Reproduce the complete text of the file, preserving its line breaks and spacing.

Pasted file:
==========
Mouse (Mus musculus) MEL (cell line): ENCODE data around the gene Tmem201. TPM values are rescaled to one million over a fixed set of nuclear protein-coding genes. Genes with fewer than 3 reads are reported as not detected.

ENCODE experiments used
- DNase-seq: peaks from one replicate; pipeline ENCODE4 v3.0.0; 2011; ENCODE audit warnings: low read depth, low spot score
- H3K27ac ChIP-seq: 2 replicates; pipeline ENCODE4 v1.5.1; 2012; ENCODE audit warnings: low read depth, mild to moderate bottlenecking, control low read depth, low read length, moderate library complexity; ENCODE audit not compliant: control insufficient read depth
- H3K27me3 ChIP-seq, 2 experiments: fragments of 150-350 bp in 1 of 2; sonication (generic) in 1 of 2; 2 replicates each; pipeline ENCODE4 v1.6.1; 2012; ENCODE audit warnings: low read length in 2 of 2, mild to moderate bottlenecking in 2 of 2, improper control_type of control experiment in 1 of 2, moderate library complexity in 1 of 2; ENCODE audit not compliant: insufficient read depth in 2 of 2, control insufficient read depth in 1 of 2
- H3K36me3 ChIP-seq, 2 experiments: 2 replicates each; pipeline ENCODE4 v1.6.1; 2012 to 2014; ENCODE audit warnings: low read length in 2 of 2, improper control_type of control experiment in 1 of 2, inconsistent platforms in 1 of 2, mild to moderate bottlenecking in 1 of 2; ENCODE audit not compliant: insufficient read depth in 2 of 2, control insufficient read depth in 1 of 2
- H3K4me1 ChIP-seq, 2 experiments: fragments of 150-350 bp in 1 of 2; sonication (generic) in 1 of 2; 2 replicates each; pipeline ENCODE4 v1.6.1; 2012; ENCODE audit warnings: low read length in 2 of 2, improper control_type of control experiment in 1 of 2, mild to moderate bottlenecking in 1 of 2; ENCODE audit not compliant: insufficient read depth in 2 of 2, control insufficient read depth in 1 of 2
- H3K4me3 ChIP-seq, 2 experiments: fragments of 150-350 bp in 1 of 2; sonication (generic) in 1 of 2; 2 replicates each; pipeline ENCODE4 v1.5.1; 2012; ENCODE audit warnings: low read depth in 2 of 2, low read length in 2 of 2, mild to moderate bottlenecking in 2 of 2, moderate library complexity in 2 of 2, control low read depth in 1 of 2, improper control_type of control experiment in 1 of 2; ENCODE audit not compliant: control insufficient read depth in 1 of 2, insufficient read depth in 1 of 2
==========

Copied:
Mouse (Mus musculus) MEL (cell line): ENCODE data around the gene Tmem201. TPM values are rescaled to one million over a fixed set of nuclear protein-coding genes. Genes with fewer than 3 reads are reported as not detected.

ENCODE experiments used
- DNase-seq: peaks from one replicate; pipeline ENCODE4 v3.0.0; 2011; ENCODE audit warnings: low read depth, low spot score
- H3K27ac ChIP-seq: 2 replicates; pipeline ENCODE4 v1.5.1; 2012; ENCODE audit warnings: low read depth, mild to moderate bottlenecking, control low read depth, low read length, moderate library complexity; ENCODE audit not compliant: control insufficient read depth
- H3K27me3 ChIP-seq, 2 experiments: fragments of 150-350 bp in 1 of 2; sonication (generic) in 1 of 2; 2 replicates each; pipeline ENCODE4 v1.6.1; 2012; ENCODE audit warnings: low read length in 2 of 2, mild to moderate bottlenecking in 2 of 2, improper control_type of control experiment in 1 of 2, moderate library complexity in 1 of 2; ENCODE audit not compliant: insufficient read depth in 2 of 2, control insufficient read depth in 1 of 2
- H3K36me3 ChIP-seq, 2 experiments: 2 replicates each; pipeline ENCODE4 v1.6.1; 2012 to 2014; ENCODE audit warnings: low read length in 2 of 2, improper control_type of control experiment in 1 of 2, inconsistent platforms in 1 of 2, mild to moderate bottlenecking in 1 of 2; ENCODE audit not compliant: insufficient read depth in 2 of 2, control insufficient read depth in 1 of 2
- H3K4me1 ChIP-seq, 2 experiments: fragments of 150-350 bp in 1 of 2; sonication (generic) in 1 of 2; 2 replicates each; pipeline ENCODE4 v1.6.1; 2012; ENCODE audit warnings: low read length in 2 of 2, improper control_type of control experiment in 1 of 2, mild to moderate bottlenecking in 1 of 2; ENCODE audit not compliant: insufficient read depth in 2 of 2, control insufficient read depth in 1 of 2
- H3K4me3 ChIP-seq, 2 experiments: fragments of 150-350 bp in 1 of 2; sonication (generic) in 1 of 2; 2 replicates each; pipeline ENCODE4 v1.5.1; 2012; ENCODE audit warnings: low read depth in 2 of 2, low read length in 2 of 2, mild to moderate bottlenecking in 2 of 2, moderate library complexity in 2 of 2, control low read depth in 1 of 2, improper control_type of control experiment in 1 of 2; ENCODE audit not compliant: control insufficient read depth in 1 of 2, insufficient read depth in 1 of 2